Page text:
The Fab Ab Challenge

The Internet is a truly amazing space, capturing the best and worst of current events, history, advice, humanity, pets, recipes, those song lyrics I never get quite right, and of course, fitness. Every now and then, a fitness myth I thought had been put to bed for good leaks into current online conversation and I hardcore cringe when I see there are lots of people who don’t know about its current condition (ie, it’s a zombie – walking dead fit fiction). One such monster that popped up this week to bite new, unsuspecting victims was an Ab Challenge. Now, to understand why it was rightly called out for being ineffective (and potentially dangerous), here’s what you need to know about your abs:

Your abs, or abdominals, are actually several different muscles, and they are all part of your core. You have the front abs (aka rectus abdominis, which is what you see) and your inner abs (aka transverse abdominis, which is what you don’t see). The rest of your core includes your diaphragm (top of the core “canister”), pelvic floor (bottom of the core “canister”), your multifidus (back muscles) and then your internal and external oblique muscles (side abs). These muscles have to work together. If one muscle is weaker than the others, there will be a “leak” in the “canister”, causing too much pressure to go to either your back, your pelvic floor, your diaphragm, or the front of your abs (diastasis recti, anyone?). Press down on any body part for a few seconds and you’ll understand that more pressure than normal = bad (unless you’re getting a very thorough massage from someone who knows what they’re doing).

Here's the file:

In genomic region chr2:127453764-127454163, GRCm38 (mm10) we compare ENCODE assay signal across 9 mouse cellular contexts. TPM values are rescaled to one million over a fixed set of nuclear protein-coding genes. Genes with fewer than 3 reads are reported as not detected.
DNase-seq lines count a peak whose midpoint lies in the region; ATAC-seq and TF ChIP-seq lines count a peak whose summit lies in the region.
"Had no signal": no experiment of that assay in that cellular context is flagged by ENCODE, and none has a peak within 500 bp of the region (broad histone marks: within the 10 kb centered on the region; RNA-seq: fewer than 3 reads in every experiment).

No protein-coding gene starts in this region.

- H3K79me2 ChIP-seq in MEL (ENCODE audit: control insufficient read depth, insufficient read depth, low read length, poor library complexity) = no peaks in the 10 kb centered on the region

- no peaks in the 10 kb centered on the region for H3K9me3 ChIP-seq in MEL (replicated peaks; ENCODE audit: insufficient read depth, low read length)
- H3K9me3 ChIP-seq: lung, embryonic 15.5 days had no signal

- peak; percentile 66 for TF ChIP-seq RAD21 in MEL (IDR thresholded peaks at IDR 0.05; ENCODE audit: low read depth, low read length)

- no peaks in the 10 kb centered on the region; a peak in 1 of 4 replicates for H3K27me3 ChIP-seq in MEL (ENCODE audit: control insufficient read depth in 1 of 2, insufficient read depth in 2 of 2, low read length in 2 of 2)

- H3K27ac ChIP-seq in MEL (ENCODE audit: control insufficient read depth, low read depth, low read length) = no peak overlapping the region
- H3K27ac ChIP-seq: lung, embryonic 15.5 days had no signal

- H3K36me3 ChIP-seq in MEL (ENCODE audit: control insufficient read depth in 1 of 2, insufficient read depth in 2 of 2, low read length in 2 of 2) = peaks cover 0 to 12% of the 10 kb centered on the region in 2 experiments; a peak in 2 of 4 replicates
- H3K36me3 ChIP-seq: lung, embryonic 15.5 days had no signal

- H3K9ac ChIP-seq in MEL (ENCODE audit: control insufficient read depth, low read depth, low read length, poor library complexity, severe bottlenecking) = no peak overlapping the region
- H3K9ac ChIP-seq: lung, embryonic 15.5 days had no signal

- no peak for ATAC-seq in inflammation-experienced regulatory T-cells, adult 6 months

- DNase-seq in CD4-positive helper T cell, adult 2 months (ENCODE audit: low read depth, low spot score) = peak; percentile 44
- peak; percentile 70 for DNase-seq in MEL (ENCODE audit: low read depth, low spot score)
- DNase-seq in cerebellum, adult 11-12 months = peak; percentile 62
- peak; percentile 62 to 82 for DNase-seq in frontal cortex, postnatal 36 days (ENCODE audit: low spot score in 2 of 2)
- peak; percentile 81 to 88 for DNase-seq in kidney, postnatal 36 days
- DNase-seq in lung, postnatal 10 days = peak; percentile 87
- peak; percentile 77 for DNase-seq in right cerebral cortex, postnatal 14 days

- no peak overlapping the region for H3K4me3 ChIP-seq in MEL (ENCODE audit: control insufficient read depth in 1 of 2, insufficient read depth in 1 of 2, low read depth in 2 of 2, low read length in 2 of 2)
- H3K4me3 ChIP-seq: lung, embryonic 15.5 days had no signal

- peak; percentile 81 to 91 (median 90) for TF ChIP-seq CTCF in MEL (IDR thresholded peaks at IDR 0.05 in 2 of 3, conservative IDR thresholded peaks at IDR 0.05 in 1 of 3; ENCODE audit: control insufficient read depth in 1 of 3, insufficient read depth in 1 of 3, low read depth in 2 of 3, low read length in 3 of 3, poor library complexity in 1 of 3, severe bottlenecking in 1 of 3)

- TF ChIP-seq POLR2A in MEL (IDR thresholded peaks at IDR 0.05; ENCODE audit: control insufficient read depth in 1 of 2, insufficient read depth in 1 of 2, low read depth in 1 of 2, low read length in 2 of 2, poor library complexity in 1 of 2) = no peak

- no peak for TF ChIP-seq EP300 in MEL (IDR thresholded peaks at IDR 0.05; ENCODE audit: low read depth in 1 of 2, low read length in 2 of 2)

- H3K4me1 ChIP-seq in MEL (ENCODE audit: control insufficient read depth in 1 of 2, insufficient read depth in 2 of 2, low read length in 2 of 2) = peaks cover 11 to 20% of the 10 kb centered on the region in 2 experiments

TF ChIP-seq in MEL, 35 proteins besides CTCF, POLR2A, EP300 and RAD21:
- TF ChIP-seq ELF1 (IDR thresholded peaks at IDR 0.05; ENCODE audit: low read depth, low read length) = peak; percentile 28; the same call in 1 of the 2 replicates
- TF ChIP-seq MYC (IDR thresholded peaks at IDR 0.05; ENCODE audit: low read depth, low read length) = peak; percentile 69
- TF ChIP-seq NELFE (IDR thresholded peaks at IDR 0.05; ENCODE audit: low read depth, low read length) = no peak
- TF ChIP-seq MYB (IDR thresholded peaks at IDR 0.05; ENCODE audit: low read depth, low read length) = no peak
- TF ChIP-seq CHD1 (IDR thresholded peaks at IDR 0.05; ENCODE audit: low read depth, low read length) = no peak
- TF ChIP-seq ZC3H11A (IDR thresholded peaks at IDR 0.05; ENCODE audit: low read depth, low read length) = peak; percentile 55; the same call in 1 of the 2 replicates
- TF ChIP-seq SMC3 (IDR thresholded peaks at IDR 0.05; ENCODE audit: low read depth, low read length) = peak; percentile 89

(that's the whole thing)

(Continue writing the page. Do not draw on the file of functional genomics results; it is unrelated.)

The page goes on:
The Ab Challenge in question contained 1) exercises aimed only at 1 part of the core, 2) some exercises that aren’t even that effective for that part of the core, and 3) a ridiculous amount of reps at that. It’s the fitness equivalent of wearing snow boots and a parka to the beach this summer so you avoid sunburn. Yeah, you probably won’t get burnt, but there Will. Be. Consequences.

Here are 3 ways to train your core that are way more effective, core synergy-friendly, and don’t require triple-digit reps:

  1. Compound lifts. That’s right – squats, deadlifts, pull-ups, and bench presses all recruit your entire core. Get really good at your form for each of these big compound lifts, and you’ll work that core the way God (not Satan, who clearly wrote that Ab Challenge) intended.
  2. Side Planks. There are so many versions of these bad boys that are just too good not to do. They are back, pelvic floor, and diastasis-friendly, and one of my go-tos for just about every level of strength training client.
  3. Carries. Walk with even balance while carrying something in both hands (or for added challenge, 1 hand) and you are working that core! We have to carry stuff all the time, so train to do it properly. You’ll not only have a strong core, but you may just win the grocery bag carry event if it is ever accepted into the Olympics.

Knowledge is power! Now that you know better, you’ll be able to avoid those fitness zombies that drain your time and energy with little return. For video examples of the types of exercises I listed above, follow me on Instagram @getstrongrunstrong .